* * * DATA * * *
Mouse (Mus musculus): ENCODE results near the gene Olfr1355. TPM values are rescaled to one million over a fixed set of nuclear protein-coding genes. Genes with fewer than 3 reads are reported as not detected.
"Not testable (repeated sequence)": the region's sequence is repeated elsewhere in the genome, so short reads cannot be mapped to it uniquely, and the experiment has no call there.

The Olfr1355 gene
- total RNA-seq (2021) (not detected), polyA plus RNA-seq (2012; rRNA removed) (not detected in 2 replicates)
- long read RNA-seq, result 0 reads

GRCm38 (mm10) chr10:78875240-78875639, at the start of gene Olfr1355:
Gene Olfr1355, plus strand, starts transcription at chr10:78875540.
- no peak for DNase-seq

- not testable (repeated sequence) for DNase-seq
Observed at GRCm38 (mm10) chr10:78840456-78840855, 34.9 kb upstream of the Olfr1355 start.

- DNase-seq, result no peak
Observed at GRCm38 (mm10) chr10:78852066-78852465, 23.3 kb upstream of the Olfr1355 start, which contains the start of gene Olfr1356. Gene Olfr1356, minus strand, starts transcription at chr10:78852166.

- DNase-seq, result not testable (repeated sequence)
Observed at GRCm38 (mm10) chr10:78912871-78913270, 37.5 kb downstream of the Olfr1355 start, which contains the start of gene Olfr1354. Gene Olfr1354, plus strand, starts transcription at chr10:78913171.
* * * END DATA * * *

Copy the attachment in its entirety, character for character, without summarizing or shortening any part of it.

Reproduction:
Mouse (Mus musculus): ENCODE results near the gene Olfr1355. TPM values are rescaled to one million over a fixed set of nuclear protein-coding genes. Genes with fewer than 3 reads are reported as not detected.
"Not testable (repeated sequence)": the region's sequence is repeated elsewhere in the genome, so short reads cannot be mapped to it uniquely, and the experiment has no call there.

The Olfr1355 gene
- total RNA-seq (2021) (not detected), polyA plus RNA-seq (2012; rRNA removed) (not detected in 2 replicates)
- long read RNA-seq, result 0 reads

GRCm38 (mm10) chr10:78875240-78875639, at the start of gene Olfr1355:
Gene Olfr1355, plus strand, starts transcription at chr10:78875540.
- no peak for DNase-seq

- not testable (repeated sequence) for DNase-seq
Observed at GRCm38 (mm10) chr10:78840456-78840855, 34.9 kb upstream of the Olfr1355 start.

- DNase-seq, result no peak
Observed at GRCm38 (mm10) chr10:78852066-78852465, 23.3 kb upstream of the Olfr1355 start, which contains the start of gene Olfr1356. Gene Olfr1356, minus strand, starts transcription at chr10:78852166.

- DNase-seq, result not testable (repeated sequence)
Observed at GRCm38 (mm10) chr10:78912871-78913270, 37.5 kb downstream of the Olfr1355 start, which contains the start of gene Olfr1354. Gene Olfr1354, plus strand, starts transcription at chr10:78913171.